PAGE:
Originally published on March 10, 2008
By Anthony Leone
I recently read Matt Idelson’s latest “Ask Matt” answers (February 2008). It seems that when desperate Superman fans are actually begging to find out what is happening to the Man of Steel in terms of continuity (which seems to be a dreaded curse word for Superman’s “creative” team over at DC Comics), Matt basically says “My bad” and “DC will clear it up in a few issues.”
Well, I have read that same line for the past few years now and it’s been nothing but more confusion since, many fans are still asking the same questions and DC seems to refuse to put a tight restrain on their writers from stepping out of continuity and addressing valid questions.
Now I’ve been a comic fan for many years but I had to stop because the cost was getting too high. But I try to feed my Superman fetish by coming on to this wonderful Web site (The Superman Homepage) and read the recent reviews. And all it leaves me is a bad case of indigestion. Going back to Silver Age Superman standards of story telling to satisfy a few fans is not a 1/8th mile leap forward for the Man of Steel. And as one excellent reviewer has told us fans who are unhappy with where DC is taking Superman: Vote with your wallets! And that’s one of many reasons why I haven’t picked up a Superman comic.
The best thing that ever happened to Superman was John Byrne’s “Man of Steel” series. He firmly grounded Superman to the real, believable world that we are on and gave us great stories.
Sure, many fans were confused after the events of “Crisis of Infinite Earths” because of continuity issues with not only Superman but with other DC heroes. And I allowed DC to slide by that because it was the risk of giving Superman and others a much needed revamp.
But one would think that DC would have learned its lesson but they didn’t. They tried to make a new origin for Superman with “Birthright,” and while alone it was a good story, it conflicted too much with already established Superman lore. And having Superboy-Prime punching a dimensional wall to explain away changes to Superman and even the re-existence of formerly dead Robin 2/Jason Todd was just plane lazy. Adding “Infinite Crisis,” and reestablishing multi-Earths didn’t help matters. And trust me, I have more examples but I think I already made my point.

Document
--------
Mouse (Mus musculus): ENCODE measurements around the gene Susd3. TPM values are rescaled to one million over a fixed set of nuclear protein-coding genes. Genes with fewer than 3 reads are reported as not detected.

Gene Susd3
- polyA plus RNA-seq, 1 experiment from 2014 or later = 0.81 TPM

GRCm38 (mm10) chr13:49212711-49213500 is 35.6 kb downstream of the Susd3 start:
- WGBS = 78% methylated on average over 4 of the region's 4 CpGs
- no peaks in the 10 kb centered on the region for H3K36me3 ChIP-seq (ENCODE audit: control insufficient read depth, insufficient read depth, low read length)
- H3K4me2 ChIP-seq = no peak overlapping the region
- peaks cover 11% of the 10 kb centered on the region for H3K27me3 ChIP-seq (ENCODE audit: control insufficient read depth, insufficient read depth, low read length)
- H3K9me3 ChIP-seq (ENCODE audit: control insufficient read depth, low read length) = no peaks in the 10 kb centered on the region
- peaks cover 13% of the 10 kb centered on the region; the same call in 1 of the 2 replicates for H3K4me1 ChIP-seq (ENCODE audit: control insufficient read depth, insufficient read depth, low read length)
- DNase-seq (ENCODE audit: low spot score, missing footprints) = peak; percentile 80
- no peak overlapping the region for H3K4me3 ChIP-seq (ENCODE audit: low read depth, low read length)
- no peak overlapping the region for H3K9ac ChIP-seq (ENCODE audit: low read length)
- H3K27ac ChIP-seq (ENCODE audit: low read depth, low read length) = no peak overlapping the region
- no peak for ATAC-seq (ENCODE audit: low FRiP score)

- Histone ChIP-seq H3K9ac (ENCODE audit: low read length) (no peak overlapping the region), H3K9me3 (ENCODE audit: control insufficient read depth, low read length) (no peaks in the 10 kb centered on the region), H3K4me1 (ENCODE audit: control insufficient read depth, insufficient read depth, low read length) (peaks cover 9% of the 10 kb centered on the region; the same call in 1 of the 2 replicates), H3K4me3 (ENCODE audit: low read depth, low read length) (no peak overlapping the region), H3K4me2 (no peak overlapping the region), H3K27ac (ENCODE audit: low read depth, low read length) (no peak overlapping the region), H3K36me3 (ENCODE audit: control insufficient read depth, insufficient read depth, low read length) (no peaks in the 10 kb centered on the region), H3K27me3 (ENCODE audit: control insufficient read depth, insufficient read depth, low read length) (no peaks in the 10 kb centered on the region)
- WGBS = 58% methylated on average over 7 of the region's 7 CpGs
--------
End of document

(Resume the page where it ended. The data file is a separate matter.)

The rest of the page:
So, if a few Silver Age Superman fans get to have their Superman back, then fans of Byrne’s Man of Steel should get ours. And this is what I propose: Since there are 52 Earths (or whatever ones are left that is) have one Earth as a fresh slate.
Call it Earth 38 and this can be home of not only a Byrne-type Superman in a believable world but also a world where all the heroes start off at the same time in their careers. This is a much needed fresh start for all heroes and fans, a jumping board where readers don’t have to worry about continuity issues from writers who refuse to go along with established history.
Now, I can see why DC didn’t do this after “Infinite Crisis” because it would mean that Superman wasn’t married to
And since Earth 38 is starting anew, incoming writers aren’t forced to know 20-years worth of stories. Because of this, one of the most solid, unbreakable rules of Earth 38 is this: No editor or writer is allowed to intentionally change the continuity. As a professional journalist, I can honestly say if a writer has to ignore established continuity and lore to make a story than he isn’t a writer.
I realize I’m probably not the first person to come up with this but after years of reading either reviews or looking at Superman comics in bookstores, I have become so disenchanted that I’ve actually started creating a new, believable origin to Superman in my head. Mature origins where no one is strong enough to move Thanagar and if there is any planet moving by a single, super-powered person, then it would only result in the destruction of the planet. You know, like in real life.
Again, I’m sure I’m not the first one to do this but it’s sad that a fan has to resort to that because DC refuses to address continuity issues and ignores desperate fans’ constant requests to help them understand what is going on with their favorite comics.
Thank you for lending me your ears, as this was something I had to get off my chest.
Maybe, someone in DC will read this and your follow-up comments and start to realize that comics should be written for the fans in mind and not for writers who want to express their creativity by destroying well-known continuity in the process.
(Editor’s note: This was originally published at the Superman Homepage. It can be viewed here.)